12 February 2009

Alimentary, my dear Caiaphas

I was reading the wonderful Melissa today, and she said "annals."


And this reminded me of a story I've been meaning to tell you. It's childish, it's embarrassing, and it contains a butt-joke. But I still remember it.

When I was in high school, our Youth Group was doing a skit on the time surrounding the death of Jesus to be performed in front of the whole church. I have no idea what part I played, but I do remember two brothers Mark and Jonathan were playing the high priests Annas and Caiaphas respectively.

They were a few years younger than me and strong Christian kids, but their reading of the script was not as fluent and practised as it perhaps needed to be when managing unfamiliar names.

Being a linguistic sort of person and being a forward-planner, I inwardly cringed. Pronouncing weird names was always a hazard when up in front of a church, but making a donkey's breakfast of a name was only terribly bad if there was a chance you could accidentally substitute the name with an embarrassingly intimate body part.

And 'Annas' was in danger if morphing into the exit point of the alimentary canal, if one wasn't careful.

I saw it coming.

In the practises, I held my breath each time Jonathan came up to the part when he had to pronounce the name of his brother's character. "Please, please," I'd think, "Say 'Annas!' Don't say ... you-know-what."

And each time, Jonathan would say "Annas" and disaster was averted.

"Perhaps I'm being silly," I'd think. "In each practice, he's hesitated before the name, but he's never actually made the mistake. Anyway, 'Annas' is a lot easier to pronounce than 'Caiaphas'. He'll be fine."

So on the day of the actual performance in front of the church, I let my guard down. I stopped worrying and I stopped silently willing Jonathan to pronounce the name correctly as I listened from the side. Mark and Jonathan went through their lines a little more nervously than when they were in rehearsals.

Then of course, for otherwise I would not be writing this post, it happened. As clear as a bell, Jonathan said in front of a packed church, "Come along ... uh, Anus. We must be off."


Did he just say Anus?

Someone tell me - are we recording this? Did he just say Anus?

In front of a church full of BAPTISTS?

(I'm not sure that Baptists know about anuses. None of them has ever mentioned the topic to me, anyway.)

It turns out, he did say exactly that. And to this day, I believe it was my fault for letting my guard down and trusting him enough not to require my helpful Willing-Away From Freudian Slips from my position on the sidelines.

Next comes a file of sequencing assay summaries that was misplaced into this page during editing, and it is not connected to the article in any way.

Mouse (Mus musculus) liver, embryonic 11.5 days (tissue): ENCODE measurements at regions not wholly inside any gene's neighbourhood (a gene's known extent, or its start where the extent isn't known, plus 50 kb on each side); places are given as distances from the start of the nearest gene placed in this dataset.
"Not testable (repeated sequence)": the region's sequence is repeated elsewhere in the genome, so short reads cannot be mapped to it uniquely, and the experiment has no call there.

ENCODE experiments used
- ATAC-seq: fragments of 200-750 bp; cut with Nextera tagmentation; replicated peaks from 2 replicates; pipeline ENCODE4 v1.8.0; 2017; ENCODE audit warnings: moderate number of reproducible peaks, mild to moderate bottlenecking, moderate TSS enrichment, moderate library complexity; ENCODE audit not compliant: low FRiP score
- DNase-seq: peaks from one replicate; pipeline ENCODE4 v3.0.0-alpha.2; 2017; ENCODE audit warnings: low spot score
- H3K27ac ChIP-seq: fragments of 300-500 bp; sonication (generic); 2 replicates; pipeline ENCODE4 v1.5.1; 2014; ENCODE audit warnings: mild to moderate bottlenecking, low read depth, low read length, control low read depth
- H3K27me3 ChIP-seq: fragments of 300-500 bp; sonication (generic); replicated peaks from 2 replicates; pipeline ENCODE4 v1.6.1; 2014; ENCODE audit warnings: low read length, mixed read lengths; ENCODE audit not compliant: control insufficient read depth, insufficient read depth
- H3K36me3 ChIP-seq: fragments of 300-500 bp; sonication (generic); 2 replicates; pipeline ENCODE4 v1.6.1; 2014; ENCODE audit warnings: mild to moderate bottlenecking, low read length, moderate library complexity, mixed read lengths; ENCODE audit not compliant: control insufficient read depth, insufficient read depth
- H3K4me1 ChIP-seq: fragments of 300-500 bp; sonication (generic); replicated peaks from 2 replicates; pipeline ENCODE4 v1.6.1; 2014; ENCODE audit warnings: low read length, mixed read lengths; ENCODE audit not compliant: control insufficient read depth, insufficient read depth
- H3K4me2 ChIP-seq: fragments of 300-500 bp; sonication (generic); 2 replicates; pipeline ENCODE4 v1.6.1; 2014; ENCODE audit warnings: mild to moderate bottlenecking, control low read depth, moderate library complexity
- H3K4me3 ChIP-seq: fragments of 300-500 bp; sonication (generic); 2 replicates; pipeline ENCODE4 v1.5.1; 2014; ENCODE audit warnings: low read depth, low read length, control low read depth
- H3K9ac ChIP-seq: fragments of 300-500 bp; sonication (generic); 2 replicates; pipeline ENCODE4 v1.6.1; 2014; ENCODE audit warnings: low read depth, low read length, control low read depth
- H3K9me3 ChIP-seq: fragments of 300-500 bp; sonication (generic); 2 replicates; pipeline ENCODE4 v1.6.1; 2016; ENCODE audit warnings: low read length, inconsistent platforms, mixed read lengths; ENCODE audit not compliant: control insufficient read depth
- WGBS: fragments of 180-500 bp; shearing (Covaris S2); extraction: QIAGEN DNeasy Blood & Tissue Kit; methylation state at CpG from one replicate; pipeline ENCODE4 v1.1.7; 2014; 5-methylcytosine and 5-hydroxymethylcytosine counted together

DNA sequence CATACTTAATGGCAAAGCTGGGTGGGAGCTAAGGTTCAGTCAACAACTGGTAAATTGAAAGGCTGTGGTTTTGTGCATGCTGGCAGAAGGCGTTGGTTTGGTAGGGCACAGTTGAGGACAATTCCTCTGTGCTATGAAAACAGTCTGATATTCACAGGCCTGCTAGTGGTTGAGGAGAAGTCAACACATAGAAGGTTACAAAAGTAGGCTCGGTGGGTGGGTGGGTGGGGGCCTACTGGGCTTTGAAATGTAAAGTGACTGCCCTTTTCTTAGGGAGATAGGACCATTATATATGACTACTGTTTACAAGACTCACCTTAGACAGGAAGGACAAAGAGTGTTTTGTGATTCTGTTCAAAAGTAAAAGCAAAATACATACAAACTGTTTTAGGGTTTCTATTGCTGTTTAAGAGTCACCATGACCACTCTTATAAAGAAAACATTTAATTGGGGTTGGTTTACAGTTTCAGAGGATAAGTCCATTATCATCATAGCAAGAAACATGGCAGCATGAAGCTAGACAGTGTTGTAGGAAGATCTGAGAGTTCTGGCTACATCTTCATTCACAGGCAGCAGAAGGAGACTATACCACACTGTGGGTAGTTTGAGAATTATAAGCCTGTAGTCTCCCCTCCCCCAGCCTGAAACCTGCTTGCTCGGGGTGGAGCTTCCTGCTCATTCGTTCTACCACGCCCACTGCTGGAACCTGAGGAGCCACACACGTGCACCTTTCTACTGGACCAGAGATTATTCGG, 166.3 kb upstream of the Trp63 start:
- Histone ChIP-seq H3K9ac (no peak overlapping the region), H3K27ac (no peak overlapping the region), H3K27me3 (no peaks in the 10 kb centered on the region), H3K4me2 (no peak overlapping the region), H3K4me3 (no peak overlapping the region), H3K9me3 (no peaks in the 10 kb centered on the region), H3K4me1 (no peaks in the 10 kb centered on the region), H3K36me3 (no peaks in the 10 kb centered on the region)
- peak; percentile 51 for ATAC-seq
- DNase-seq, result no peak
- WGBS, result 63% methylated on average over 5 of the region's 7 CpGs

This is what happens when I relax, people.


Swift Jan said...

Wow! Were there many chuckles from the pews? hehehehe I bet he was embarrased!!!!

Tracy P. said...

"This is what happens..." *giggle* That explains a lot!

Hot Tub Lizzy said...

I was born a baptist... and raised a baptist and i can fully attest that we don't know about...um... those things.

Sassy Britches said...

Seriously, we forward-thinkers have a huge burden to bear, don't we? I wonder if anyone appreciates the extent to which we keep this world turning?

Jen said...

Oh that was great. Too funny, LOL!!!

Joy in the Burbs... said...

From one Baptist to another that is really funny.

I'm sure that went over like a fart in church (as my husband always says)

Thanks for the laugh.


GreenJello said...

Great story!

And that'll teach you. Always gotta be on your guard.

Hairline Fracture said...

I always cringe in situations like that, too! As a preacher's kid, I've been in several church services in which I thought, "Did he just say what I THINK he said?"

Mrs. Tantrum said...

Oh if only I could laugh hysterically at this one. But a VERY close family member of mine is named AMOS, so all my life I have gotten the "ANUS" freudian slip when they refer to him. After the 11 billionth time it looses its funny factor. Although this probably would have made me pee in the pew!

CynthiaK said...

That is priceless. I wish I could have been in church that day!

I don't think we should be afraid of a little butt-joke every now and then. It's healthy to release your inner...tween.

CynthiaK said...

Oh, and whenever I write "Jakers!", you must read it with an Irish accent.

Although...do you actually get JAKERS! with the Irish speaking characters? Or are they dubbed over with Aussie accents?!

Femina said...

Reminds me of the episode of Vicar of Dibley where Songs of Praise came to film in the village and Alice had to read the Bible, including the phrase "the Lord is our succour". When it came to the day itself she read from an older style pulpit Bible with calligraphy, where the 's' looks like an 'f'...

Adelaine said...

Oh that is tooo funny! :)

Just wait until your kiddos learn about the planets and Ur-anus....not my anus :)

Givinya De Elba said...

Wow, I've seen about 2 episodes of The Vicar, and that was one I saw! Thanks for reminding me of that bit - fantastic entertainment!

Oh yes, can't wait for the kids to learn about Ur-anus! Ah well, better to be warned I guess :)

bfs ~ "Mimi" said...


Crazy Sister said...

My old pastor used to refer to the Jews and the Genitiles. Not Gentiles. Gen-i-tiles.

I nearly died trying to be mature and refrain from cracking up.

tinsenpup said...

For goodness sake, Givinya, stay tense. The world will descend into a state of crass chaos without your constant vigilance. :)